"Chicken or fish?" the flight attendant asks.
"Chardonnay," I reply.
"No alcohol on the plane, ma'am."
Does everyone else on the planet know that EgyptAir doesn't serve alcoholic beverages? Why didn't the tour company mention this? Muslim airline heading for Muslim country equals no booze. I curl up with my copy of Lonely Planet's Egypt guide and suck it up, a 10-hour flight in a tiny space, no wine with dinner. And soon I will discover that a travel book can never forecast all the nuance of a country that is foreign.
In Luxor, I meet my tour guide, Safwat, an Egyptian man who wears designer sport shirts and a Gucci ball cap. Within minutes he tells me that he is not from Cairo but the more sophisticated coastal city of Alexandria. It's an important distinction he wants me to understand. My gut reaction to him bothers me, but for a week I'm dependent on this gentleman.
Safwat doesn't need sleep. He says three or four hours a night will do. So he drinks Nescafé, smokes cigarettes and plays backgammon with the tour crew.
The next morning we go to the souk. An old man dressed in traditional robes and head scarf wanders down the middle of the marketplace. His mouth hangs open. At least half his teeth are missing. There is a faraway look in his eyes. He holds a few coins in his hands, as if he's counting them. Safwat says that Egyptians take care of their elders. The man is allowed to beg here, where the tourists are, because he's in need. I take a coin from my pocket and hand it to him.
"Here," I say when he doesn't notice me. He doesn't even break stride. He simply takes the coin, licks it and keeps walking.
To an American who has traveled so far, a spare coin is not remarkable. But what is, is that a young man, standing inside his store, calls out to me. "Thank you," he says.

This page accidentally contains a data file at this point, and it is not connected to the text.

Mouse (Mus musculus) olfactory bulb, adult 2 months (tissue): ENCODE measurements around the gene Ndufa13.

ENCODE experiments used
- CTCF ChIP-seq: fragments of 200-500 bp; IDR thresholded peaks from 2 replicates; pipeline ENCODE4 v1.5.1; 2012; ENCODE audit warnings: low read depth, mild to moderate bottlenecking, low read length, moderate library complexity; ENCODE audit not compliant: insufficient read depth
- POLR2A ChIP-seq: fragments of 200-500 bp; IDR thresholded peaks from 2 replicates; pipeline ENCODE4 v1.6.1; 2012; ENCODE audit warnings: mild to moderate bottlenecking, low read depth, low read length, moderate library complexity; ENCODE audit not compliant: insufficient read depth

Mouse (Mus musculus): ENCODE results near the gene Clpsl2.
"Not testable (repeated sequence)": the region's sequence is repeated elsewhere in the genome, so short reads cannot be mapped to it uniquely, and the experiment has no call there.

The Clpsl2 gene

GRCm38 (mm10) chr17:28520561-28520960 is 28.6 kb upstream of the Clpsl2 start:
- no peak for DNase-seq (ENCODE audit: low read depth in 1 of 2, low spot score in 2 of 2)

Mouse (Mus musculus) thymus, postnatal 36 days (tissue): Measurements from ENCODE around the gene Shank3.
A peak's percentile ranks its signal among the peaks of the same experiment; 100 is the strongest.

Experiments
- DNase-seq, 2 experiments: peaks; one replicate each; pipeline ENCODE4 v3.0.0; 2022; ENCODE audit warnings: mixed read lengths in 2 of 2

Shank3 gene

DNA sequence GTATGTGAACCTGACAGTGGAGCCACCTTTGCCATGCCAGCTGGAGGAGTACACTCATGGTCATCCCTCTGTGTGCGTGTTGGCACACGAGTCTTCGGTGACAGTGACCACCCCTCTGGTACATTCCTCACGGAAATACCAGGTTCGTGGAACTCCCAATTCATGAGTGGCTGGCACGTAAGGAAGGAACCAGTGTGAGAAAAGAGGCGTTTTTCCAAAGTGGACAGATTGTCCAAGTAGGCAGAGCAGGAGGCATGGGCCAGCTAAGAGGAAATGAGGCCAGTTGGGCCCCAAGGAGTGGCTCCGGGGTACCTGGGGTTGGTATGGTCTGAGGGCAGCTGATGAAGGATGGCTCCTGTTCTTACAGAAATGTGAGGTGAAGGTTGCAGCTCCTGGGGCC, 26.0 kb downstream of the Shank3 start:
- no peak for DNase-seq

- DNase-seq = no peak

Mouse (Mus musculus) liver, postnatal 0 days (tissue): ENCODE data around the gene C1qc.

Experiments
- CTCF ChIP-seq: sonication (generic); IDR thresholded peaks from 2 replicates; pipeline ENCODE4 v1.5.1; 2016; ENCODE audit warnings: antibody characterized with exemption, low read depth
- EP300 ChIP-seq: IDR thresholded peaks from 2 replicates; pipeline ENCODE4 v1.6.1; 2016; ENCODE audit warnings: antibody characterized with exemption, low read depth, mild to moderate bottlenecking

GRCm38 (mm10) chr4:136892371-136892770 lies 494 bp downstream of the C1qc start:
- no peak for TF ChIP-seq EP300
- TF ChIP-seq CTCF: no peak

Safwat is right. On the streets of Luxor someone is always watching. By the time I walk to the next shop, I have a reputation and have to bargain hard to get the right price.
Heading north, we arrive in Cairo, where smog hangs like campfire smoke in the air. The wet clothes we hang on the balcony dry with a fine layer of dust on them. Safwat says it clears some days, but I don't think so. Everyone and everything here smokes — men, women, cars, buses and trucks, street vendors charring lamb and chicken over glowing coal fires.
Safwat describes the air as just misty, but this mist is so black it blocks the sun.
This is what I know of Cairo. It's a cacophony. Zipping by are taxis, Fiats, mopeds, bicycles and a crowded minivan with the door open to catch the breeze, all honking in 24-hour traffic. City buses are packed to standing capacity. There are prayers from myriad mosques at prescribed times.
Sand clouds the horizon and diesel fumes hang in the air. Food wrappers, soda cans, soiled diapers and empty water bottles are caught in the weeds on the banks of the Nile.
Skyscrapers are coated with so much grunge they are all the same shade of brown. Police officers nap in the sun, their arms wrapped around automatic rifles. Fruit stands, spice stores and flies are everywhere. Satellite dishes are attached to every roof.
Hundred-year-old riverboats are locked forever between low-hanging bridges, docked on the shoreline offering tourists romantic dinners on the Nile. Bomb-sniffing dogs sleep at every hotel entrance. In street cafes, men sit for hours to drink tea and argue politics. A boy on a bike hauls a board over his head that's stacked with bread as he navigates his way between cars. A donkey cart is parked next to a limousine.
Cairo is old. Old limestone buildings, old cobblestone streets, old marble steps and cedar doors bolted with rusted locks. Old women with leathered faces and old men with nicotine-stained teeth. Old electrical wiring thick with grime, wound around dilapidated streetlights. Broken-down metal detectors pushed out of the way. Old stoves dragged out to the street to cook a communal supper. The sidewalks here are older than my country.
I also know that Egyptians are one family. They aren't part Asian, part African, part Spanish, part ambiguous European. They aren't made of subsets as Americans are. They can trace their lineage back five millennia. They're Egyptian. They know exactly who they are.
Gale Massey lives in St. Petersburg. She made her journey to Egypt in December 2010, a month before the massive protests and eventual removal of the nation's president, Hosni Mubarak.